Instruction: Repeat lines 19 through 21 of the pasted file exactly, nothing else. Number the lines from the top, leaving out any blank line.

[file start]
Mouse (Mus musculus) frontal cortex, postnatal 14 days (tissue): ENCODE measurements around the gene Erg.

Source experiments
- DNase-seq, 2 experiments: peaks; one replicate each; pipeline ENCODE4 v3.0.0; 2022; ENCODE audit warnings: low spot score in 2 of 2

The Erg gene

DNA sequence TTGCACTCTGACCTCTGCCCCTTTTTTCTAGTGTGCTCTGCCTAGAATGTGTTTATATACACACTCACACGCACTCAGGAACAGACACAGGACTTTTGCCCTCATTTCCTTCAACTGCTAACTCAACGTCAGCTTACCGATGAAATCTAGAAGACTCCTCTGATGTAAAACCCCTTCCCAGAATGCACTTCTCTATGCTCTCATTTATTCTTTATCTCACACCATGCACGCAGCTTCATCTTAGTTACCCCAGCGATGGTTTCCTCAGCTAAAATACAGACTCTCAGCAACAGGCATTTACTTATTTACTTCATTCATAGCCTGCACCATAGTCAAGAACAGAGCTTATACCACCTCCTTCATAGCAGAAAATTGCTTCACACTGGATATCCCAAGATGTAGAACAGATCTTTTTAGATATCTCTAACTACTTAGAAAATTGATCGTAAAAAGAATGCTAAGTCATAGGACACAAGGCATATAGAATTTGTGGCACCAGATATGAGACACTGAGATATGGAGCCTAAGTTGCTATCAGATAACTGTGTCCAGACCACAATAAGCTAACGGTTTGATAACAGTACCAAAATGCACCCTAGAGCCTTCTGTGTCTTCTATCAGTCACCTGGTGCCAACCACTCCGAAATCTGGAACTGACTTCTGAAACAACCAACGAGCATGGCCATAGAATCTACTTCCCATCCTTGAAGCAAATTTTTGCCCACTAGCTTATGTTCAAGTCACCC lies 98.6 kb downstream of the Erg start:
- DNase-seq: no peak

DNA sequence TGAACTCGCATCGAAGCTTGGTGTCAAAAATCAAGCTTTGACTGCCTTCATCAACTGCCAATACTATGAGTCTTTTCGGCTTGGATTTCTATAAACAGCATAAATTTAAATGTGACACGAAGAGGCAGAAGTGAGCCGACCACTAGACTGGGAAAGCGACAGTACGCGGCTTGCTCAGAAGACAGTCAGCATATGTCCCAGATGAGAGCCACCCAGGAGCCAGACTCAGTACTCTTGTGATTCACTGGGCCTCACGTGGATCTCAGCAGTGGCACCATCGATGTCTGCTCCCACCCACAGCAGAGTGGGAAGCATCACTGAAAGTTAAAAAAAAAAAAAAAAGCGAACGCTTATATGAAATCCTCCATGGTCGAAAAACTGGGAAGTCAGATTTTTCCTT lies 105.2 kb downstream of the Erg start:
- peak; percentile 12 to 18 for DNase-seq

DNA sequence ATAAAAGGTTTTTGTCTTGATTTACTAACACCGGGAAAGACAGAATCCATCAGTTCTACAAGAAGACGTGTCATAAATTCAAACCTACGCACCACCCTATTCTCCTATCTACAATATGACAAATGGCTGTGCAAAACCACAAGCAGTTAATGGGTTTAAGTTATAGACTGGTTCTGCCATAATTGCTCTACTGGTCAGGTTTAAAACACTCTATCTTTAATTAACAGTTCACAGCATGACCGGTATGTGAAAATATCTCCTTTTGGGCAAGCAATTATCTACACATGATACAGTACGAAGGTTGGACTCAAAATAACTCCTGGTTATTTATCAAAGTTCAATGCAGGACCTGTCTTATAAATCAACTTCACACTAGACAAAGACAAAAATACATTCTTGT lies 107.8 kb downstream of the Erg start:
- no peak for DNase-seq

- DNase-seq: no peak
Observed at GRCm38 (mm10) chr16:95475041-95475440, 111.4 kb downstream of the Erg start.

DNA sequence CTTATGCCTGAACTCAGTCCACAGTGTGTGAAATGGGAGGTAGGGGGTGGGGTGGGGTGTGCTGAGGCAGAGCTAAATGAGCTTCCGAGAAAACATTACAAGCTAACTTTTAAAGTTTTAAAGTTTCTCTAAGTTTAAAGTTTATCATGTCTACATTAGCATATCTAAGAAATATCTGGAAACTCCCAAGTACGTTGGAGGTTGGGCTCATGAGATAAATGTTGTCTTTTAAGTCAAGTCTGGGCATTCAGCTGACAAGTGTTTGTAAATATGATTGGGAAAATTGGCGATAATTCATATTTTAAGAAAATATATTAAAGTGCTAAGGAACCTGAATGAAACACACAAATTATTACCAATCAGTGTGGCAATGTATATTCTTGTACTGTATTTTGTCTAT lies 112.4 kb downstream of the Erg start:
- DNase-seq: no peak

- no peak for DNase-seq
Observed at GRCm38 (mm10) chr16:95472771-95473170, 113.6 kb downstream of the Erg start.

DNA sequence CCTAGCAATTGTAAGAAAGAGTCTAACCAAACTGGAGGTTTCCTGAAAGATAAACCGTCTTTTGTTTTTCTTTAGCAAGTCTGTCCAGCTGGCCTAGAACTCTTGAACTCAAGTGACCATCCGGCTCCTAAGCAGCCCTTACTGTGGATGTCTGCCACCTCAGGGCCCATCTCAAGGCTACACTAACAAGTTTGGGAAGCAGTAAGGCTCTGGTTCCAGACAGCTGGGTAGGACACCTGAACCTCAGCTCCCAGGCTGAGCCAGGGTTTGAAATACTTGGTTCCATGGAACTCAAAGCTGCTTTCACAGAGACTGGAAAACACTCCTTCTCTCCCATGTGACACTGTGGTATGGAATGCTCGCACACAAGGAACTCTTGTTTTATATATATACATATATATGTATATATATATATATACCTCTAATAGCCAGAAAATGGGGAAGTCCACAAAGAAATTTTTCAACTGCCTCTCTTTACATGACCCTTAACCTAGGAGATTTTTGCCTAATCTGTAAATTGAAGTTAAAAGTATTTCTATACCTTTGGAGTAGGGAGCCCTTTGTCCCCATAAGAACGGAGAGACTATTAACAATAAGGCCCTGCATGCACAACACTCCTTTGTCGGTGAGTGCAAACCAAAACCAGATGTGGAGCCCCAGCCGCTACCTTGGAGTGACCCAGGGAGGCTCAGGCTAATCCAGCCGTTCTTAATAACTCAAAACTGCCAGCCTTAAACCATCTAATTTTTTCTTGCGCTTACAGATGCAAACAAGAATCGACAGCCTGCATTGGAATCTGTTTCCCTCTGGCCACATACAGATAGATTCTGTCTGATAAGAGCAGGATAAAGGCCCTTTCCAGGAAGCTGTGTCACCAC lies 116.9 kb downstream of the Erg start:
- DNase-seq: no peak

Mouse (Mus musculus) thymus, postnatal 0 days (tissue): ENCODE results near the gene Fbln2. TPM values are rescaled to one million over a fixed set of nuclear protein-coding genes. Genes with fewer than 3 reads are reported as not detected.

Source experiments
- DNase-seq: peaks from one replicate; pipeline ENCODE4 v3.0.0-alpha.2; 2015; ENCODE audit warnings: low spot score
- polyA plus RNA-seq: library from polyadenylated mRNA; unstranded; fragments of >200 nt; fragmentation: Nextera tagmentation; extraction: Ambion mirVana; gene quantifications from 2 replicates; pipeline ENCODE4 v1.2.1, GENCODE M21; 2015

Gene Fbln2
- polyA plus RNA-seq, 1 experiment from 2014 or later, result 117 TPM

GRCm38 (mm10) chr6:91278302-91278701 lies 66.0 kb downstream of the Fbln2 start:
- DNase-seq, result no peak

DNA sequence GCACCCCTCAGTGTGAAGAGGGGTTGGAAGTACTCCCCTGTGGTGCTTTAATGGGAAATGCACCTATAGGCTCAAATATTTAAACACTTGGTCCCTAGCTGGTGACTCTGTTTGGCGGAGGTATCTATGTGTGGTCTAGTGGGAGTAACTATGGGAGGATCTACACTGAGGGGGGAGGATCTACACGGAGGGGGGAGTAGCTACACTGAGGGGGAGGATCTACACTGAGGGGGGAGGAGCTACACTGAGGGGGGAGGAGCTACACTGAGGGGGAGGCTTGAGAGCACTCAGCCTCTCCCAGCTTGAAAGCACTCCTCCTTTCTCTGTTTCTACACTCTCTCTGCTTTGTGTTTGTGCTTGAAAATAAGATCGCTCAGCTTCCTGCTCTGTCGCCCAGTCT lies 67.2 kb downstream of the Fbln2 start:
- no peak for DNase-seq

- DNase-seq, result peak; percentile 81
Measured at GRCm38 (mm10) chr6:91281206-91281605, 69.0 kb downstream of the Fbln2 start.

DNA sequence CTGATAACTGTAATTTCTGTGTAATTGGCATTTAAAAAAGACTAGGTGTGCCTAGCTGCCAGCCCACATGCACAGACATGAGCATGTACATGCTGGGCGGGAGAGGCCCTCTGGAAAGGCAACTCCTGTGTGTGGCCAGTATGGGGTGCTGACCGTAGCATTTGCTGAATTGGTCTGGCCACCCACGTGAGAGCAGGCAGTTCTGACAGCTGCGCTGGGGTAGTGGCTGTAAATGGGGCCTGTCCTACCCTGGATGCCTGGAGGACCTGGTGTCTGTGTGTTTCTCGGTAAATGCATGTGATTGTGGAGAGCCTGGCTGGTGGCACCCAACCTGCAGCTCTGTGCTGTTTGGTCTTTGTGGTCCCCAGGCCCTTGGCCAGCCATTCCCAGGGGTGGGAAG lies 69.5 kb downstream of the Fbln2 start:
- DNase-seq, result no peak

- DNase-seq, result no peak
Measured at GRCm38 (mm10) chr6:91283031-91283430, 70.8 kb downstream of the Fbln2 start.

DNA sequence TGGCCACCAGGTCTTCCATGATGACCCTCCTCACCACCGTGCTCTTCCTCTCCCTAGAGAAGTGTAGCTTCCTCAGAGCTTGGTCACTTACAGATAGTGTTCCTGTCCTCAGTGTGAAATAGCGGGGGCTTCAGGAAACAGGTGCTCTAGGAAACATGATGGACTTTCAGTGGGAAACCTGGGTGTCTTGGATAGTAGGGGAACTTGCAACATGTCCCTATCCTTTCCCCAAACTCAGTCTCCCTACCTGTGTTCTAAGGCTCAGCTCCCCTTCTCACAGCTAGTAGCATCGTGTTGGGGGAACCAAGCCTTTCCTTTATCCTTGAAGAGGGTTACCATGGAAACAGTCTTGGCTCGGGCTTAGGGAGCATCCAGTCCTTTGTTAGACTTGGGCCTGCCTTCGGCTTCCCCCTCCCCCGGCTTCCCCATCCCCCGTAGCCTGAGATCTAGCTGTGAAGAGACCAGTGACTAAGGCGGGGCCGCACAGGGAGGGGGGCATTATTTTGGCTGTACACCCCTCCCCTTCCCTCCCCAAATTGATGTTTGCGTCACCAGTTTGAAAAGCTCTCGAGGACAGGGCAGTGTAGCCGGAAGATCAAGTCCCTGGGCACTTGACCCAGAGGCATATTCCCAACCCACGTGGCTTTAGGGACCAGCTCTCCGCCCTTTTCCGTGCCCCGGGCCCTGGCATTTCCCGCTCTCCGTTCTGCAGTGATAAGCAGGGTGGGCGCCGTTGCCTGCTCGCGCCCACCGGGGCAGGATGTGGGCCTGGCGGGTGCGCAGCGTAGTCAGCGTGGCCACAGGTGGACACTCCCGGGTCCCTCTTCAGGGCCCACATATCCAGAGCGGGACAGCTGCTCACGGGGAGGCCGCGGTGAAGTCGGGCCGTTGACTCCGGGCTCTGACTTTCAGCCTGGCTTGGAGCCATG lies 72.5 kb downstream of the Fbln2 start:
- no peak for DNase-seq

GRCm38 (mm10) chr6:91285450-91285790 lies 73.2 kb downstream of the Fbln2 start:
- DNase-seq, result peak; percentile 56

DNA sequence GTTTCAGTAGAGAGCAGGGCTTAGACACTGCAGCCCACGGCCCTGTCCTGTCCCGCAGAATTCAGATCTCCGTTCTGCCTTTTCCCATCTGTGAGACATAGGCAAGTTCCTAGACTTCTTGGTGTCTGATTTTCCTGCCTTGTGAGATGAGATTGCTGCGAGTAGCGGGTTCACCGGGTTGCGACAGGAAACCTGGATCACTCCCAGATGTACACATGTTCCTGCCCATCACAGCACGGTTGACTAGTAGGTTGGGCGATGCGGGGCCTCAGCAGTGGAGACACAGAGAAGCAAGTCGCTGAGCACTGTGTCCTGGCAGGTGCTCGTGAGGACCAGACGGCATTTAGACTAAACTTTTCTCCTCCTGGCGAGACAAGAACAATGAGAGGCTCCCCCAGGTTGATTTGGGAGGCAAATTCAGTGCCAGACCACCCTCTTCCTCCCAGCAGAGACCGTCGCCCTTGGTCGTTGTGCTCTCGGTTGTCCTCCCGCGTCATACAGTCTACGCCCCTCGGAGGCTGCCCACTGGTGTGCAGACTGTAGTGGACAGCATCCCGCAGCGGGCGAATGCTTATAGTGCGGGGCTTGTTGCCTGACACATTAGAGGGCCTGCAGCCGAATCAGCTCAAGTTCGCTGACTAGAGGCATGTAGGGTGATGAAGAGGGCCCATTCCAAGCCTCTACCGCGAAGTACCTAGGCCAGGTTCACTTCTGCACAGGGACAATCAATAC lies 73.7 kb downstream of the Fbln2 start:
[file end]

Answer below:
Mouse (Mus musculus) thymus, postnatal 0 days (tissue): ENCODE results near the gene Fbln2. TPM values are rescaled to one million over a fixed set of nuclear protein-coding genes. Genes with fewer than 3 reads are reported as not detected.

Source experiments
- DNase-seq: peaks from one replicate; pipeline ENCODE4 v3.0.0-alpha.2; 2015; ENCODE audit warnings: low spot score